House Passes Bill That Would Restrict Syrian And Iraqi Refugees
On Thursday, the US House of Representatives voted to further restrict America's program giving Syrian refugees safe haven in the United States.
The bill, titled American Security Against Foreign Enemies (SAFE) Act, passed with near-unanimous support from Republicans and 47 Democrats backing the measure, Mother Jones reports.
Homeland Security Committee Chairman, and one of the bill's sponsors, Michael McCaul said Wednesday,
We cannot afford to play Russian roulette with our national security.
The new bill calls for increased vetting of all refugees including "supplemental certifications and background investigations."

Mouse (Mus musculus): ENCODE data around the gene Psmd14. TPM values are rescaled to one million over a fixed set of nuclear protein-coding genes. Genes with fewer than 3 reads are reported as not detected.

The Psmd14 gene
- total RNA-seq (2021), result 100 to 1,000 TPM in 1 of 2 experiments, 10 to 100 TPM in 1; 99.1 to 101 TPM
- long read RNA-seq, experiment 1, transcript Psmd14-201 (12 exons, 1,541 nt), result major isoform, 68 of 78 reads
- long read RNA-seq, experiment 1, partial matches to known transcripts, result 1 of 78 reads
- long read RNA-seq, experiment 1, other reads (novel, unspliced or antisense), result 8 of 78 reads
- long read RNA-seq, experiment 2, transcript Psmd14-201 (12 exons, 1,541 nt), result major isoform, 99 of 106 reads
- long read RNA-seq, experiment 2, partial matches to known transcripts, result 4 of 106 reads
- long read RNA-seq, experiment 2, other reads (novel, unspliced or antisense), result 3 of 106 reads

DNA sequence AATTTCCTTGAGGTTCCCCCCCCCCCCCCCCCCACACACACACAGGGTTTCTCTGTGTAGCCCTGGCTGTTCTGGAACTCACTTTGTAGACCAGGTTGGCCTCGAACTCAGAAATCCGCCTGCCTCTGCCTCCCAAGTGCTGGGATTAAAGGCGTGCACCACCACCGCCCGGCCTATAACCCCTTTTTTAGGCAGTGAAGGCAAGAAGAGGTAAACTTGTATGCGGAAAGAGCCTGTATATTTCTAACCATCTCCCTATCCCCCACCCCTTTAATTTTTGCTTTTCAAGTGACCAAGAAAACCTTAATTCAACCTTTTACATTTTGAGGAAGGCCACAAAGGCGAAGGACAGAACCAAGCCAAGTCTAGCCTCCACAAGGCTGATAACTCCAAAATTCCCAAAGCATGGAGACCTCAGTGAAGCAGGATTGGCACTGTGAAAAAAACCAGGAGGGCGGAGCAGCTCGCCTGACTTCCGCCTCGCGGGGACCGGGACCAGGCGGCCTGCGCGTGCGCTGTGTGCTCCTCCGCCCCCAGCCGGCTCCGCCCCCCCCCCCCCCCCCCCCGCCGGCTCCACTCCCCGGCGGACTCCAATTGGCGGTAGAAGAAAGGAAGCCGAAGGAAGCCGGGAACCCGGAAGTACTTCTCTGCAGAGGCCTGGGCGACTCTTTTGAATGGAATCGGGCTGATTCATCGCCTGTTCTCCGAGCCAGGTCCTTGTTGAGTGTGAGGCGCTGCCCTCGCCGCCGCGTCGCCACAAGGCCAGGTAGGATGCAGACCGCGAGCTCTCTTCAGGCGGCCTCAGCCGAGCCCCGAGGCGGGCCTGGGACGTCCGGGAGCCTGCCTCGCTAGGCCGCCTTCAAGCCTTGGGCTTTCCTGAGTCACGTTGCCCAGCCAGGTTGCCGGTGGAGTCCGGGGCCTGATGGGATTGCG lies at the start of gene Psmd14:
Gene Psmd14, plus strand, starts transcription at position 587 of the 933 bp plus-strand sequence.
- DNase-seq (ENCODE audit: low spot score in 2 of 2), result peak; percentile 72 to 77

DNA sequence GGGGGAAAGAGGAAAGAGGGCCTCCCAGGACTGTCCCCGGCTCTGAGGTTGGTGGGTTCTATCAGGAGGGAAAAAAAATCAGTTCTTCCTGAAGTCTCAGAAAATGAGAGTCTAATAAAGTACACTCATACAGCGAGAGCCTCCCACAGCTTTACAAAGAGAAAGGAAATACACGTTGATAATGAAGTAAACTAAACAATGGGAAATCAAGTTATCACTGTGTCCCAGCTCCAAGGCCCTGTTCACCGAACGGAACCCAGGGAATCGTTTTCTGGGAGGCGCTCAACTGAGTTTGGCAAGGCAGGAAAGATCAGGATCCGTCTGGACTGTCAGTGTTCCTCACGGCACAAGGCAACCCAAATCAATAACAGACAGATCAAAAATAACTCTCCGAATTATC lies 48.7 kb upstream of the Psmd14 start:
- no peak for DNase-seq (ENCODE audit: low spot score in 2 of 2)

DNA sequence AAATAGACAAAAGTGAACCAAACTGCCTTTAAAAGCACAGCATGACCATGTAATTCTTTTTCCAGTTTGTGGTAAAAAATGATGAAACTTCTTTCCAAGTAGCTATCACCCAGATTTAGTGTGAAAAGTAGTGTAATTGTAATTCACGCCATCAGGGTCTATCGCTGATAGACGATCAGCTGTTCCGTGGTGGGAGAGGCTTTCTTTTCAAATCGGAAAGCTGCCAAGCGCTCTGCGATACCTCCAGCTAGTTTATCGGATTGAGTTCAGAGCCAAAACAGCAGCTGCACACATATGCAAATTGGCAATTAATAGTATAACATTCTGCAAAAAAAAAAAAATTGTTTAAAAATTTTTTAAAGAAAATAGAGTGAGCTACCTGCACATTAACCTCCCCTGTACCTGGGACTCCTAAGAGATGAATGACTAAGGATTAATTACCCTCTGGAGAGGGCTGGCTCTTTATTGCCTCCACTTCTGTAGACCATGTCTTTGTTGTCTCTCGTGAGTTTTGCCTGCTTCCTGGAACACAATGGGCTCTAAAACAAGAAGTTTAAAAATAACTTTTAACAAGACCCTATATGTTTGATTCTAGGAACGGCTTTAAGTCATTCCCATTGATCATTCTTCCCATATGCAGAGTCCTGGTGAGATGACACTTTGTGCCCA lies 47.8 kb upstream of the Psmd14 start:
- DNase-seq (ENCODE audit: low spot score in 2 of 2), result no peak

It will also require personal certification from the secretary of homeland security, the FBI director and the director of national intelligence that each individual refugee is "not a threat" to the United States.
Of the bill, Rep. Adam Smith of Washington, says,
This rash reaction ignores the fact that all of the Paris attackers identified thus far are either French or Belgian, and that many terrorist threats are homegrown.
The bill will not end the refugee program here in the US, but rather, increase security measures, making it far more difficult and time-consuming for refugees to actually resettle in the US.
As Mother Jones notes, the current process already takes 18 months to three years to complete.
Obama has promised to veto the bill; however, because the house has a majority vote, it could potentially override Obama's veto.
In a statement, the White House said the bill would "unacceptably hamper our efforts to assist some of the most vulnerable people in the world, many of whom are victims of terrorism."
Minority Leader Harry Reid says Democrats will attempt to block the bill in the Senate, CNN reports.